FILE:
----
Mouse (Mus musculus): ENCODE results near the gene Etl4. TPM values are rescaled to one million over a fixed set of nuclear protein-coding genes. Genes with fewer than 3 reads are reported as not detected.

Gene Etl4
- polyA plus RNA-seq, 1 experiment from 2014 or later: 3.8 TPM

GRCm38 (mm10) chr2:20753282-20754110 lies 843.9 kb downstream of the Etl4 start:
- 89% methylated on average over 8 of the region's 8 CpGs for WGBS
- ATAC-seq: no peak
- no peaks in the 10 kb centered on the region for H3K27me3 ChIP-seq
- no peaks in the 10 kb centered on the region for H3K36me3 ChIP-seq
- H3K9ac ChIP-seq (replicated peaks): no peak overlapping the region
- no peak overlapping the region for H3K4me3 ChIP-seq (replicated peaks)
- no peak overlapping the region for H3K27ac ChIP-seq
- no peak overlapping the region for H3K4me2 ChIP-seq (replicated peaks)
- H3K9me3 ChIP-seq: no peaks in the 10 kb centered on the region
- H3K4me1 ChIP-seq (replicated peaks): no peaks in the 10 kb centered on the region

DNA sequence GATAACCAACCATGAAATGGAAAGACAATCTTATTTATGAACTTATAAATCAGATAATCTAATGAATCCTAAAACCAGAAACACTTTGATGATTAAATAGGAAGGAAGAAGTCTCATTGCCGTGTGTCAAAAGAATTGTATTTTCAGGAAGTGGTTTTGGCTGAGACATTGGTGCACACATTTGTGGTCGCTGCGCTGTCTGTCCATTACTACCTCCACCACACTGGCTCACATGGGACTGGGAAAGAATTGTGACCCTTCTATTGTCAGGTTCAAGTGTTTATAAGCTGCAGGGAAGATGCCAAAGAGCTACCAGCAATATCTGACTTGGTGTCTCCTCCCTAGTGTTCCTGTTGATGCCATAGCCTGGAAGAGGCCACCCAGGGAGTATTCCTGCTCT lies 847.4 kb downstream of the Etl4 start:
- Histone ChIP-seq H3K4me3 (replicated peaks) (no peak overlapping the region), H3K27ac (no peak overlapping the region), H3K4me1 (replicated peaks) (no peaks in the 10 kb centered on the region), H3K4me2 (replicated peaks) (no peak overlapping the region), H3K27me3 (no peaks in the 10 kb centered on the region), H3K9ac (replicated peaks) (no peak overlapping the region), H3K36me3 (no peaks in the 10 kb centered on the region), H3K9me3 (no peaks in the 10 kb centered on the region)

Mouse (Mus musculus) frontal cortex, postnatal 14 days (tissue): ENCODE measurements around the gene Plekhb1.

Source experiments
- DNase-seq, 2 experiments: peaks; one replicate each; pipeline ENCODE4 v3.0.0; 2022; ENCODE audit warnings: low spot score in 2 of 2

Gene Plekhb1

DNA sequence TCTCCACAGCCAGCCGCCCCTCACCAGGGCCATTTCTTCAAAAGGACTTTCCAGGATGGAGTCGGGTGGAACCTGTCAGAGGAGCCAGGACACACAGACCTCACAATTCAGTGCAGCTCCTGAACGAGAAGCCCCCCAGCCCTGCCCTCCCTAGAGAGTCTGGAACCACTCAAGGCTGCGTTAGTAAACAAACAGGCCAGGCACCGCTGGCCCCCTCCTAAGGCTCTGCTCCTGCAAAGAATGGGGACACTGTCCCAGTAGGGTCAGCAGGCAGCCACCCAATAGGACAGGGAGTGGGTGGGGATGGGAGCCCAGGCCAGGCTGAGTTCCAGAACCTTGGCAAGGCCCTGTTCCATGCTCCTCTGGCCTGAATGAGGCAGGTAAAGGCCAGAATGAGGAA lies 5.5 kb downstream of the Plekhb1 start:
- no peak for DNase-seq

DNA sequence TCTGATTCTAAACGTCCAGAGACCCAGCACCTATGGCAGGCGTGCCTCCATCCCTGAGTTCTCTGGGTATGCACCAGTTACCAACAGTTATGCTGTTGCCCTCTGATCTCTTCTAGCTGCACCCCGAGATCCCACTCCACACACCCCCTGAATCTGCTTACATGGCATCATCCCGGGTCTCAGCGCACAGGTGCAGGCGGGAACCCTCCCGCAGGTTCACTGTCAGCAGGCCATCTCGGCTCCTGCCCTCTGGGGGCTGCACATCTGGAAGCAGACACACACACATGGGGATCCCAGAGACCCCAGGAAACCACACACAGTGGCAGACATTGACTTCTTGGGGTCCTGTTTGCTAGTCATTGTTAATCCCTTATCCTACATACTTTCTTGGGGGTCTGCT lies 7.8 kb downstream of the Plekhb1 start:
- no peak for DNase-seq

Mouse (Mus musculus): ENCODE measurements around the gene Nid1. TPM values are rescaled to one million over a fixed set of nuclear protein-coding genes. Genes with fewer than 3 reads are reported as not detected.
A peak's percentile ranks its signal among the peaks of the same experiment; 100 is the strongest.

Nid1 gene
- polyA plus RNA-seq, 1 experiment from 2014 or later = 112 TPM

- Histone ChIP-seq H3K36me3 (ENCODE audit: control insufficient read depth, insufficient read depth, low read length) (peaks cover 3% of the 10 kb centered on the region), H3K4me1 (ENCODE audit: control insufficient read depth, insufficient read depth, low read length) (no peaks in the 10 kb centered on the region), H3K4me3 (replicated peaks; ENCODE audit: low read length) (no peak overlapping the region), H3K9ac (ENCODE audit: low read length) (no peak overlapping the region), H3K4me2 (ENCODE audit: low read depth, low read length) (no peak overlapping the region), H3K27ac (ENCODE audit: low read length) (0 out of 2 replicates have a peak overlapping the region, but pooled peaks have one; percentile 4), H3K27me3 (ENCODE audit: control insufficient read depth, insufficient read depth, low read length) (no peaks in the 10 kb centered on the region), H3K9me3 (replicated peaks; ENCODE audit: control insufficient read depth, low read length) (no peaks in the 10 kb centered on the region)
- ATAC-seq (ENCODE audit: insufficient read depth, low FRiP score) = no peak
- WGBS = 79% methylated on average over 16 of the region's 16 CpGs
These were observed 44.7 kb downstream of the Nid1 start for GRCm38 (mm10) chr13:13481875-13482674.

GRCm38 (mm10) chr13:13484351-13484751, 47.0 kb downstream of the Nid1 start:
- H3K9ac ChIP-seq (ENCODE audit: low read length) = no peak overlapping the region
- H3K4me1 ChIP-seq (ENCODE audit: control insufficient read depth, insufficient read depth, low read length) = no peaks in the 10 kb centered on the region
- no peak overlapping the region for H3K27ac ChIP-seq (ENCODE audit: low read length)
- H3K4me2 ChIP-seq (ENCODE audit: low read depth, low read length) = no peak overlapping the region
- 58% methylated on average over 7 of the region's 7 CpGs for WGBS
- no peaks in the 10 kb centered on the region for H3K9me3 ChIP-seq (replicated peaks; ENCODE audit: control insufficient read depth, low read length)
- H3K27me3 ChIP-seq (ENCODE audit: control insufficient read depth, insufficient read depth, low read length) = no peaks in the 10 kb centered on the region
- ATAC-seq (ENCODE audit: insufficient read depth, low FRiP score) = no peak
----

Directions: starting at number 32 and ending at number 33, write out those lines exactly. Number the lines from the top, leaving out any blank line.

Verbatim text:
These were observed 44.7 kb downstream of the Nid1 start for GRCm38 (mm10) chr13:13481875-13482674.

GRCm38 (mm10) chr13:13484351-13484751, 47.0 kb downstream of the Nid1 start: